“You need a decent camera, software, and storage for the videos. Then you need editing software. The simplest way is to use a laptop with a built-in webcam,” he adds.

    It helps that Regina and Oneal are a tech-savvy. Both their work as communication practitioners involve using social media platforms often as well as content production tools.  

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    Because of his exposure to his techie parents, Regina says, it was no surprise that Lucas enjoyed gadgets and online games. 

    The couple says, they let Lucas record about an hour of video gaming every day after school so that there is always something to put online. “So far we have about 20 hours worth of content already available for editing and two hours already uploaded.” 

    Lucas’ channel was only set up last March 2022 and to date most of his followers are family and friends. 

    Regina and Oneal have been so involved Lucas’ channel that it has become more of a family project. “Setting up the tech, editing, and uploading the videos are Oneal’s task while Regina handles the promotion of the channel. 

    The initial goal is to reach 100 subscribers so they can change the URL of the channel. “This is one of the rules of YouTube for channel creation,” says Oneal. Once that’s reached, their next goal is  getting to 1,000 subscribers.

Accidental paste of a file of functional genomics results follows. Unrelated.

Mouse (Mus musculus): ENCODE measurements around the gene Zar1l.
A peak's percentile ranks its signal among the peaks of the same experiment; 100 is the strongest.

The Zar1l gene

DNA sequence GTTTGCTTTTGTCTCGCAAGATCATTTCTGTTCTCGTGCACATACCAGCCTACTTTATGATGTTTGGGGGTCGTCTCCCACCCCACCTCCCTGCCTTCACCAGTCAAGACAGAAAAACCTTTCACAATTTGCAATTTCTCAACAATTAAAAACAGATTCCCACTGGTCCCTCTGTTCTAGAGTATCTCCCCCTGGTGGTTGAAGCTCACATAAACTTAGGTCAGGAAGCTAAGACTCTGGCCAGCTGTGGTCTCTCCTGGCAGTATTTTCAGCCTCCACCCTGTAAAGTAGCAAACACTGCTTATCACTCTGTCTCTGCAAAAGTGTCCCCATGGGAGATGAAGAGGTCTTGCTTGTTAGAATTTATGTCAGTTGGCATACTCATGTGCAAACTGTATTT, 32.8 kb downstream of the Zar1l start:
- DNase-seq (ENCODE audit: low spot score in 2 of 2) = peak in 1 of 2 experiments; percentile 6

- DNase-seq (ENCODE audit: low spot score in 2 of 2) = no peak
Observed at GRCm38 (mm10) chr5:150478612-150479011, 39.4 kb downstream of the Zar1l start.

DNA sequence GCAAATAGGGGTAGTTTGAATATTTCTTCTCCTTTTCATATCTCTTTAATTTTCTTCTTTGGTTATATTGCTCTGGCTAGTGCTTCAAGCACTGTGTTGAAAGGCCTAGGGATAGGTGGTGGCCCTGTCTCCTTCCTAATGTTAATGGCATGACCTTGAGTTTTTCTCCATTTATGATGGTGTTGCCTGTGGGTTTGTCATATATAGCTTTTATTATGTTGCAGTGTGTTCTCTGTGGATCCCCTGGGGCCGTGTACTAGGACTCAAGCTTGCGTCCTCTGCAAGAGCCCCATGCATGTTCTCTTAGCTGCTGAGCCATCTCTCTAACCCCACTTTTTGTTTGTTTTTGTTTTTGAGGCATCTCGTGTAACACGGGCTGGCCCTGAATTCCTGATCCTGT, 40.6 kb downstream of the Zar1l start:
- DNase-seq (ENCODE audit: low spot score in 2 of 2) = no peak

“Creating content is easy, just find something to talk about and record it. That means anyone can do it. But creating quality content is another thing altogether. You need quality equipment, you need to spend time doing research, editing, and promoting your content,” says Oneal.

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    Creating a balance 

    While the technical side can be a challenge, the couple says their biggest and most important task yet is managing their son’s relationship with his channel and his games. 

    “Together we do our best to provide balance, by regulating his play and screen time and making sure he has a lot of other offline activities to learn from and with which to entertain himself,” says Regina.  

    “We also do our best to carefully regulate what he watches and what he plays, and we quickly try to eliminate anything we feel is unacceptable, especially if it results in bad behaviors,” she adds. 

    They also make sure that one of them is nearby when Lucas plays video games just  ‘to make sure everything is okay.’

    The Roseros’ say they don’t see anything wrong in allowing their child to have his own YT channel. The key for them is constant presence and setting limits. 

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    “As parents, we decided to do this because it was what he wanted, and because he thought it was fun. But also, as parents, we have to set the rules and the limits. 

    “If at any time this starts becoming detrimental to his health or development, this all stops,” Regina puts it firmly.